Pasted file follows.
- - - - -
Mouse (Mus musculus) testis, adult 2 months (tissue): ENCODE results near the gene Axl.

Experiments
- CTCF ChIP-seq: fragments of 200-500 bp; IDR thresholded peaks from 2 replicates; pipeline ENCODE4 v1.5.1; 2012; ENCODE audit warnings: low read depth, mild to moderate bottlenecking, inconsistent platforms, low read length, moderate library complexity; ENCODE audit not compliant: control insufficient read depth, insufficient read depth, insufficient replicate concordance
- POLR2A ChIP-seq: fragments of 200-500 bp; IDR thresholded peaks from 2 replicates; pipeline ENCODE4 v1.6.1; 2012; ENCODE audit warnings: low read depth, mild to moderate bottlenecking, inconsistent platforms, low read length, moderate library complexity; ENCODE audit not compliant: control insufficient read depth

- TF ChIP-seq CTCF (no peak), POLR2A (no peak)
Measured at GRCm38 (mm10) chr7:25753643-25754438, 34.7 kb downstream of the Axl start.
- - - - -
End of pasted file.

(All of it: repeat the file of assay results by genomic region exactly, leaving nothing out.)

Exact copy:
Mouse (Mus musculus) testis, adult 2 months (tissue): ENCODE results near the gene Axl.

Experiments
- CTCF ChIP-seq: fragments of 200-500 bp; IDR thresholded peaks from 2 replicates; pipeline ENCODE4 v1.5.1; 2012; ENCODE audit warnings: low read depth, mild to moderate bottlenecking, inconsistent platforms, low read length, moderate library complexity; ENCODE audit not compliant: control insufficient read depth, insufficient read depth, insufficient replicate concordance
- POLR2A ChIP-seq: fragments of 200-500 bp; IDR thresholded peaks from 2 replicates; pipeline ENCODE4 v1.6.1; 2012; ENCODE audit warnings: low read depth, mild to moderate bottlenecking, inconsistent platforms, low read length, moderate library complexity; ENCODE audit not compliant: control insufficient read depth

- TF ChIP-seq CTCF (no peak), POLR2A (no peak)
Measured at GRCm38 (mm10) chr7:25753643-25754438, 34.7 kb downstream of the Axl start.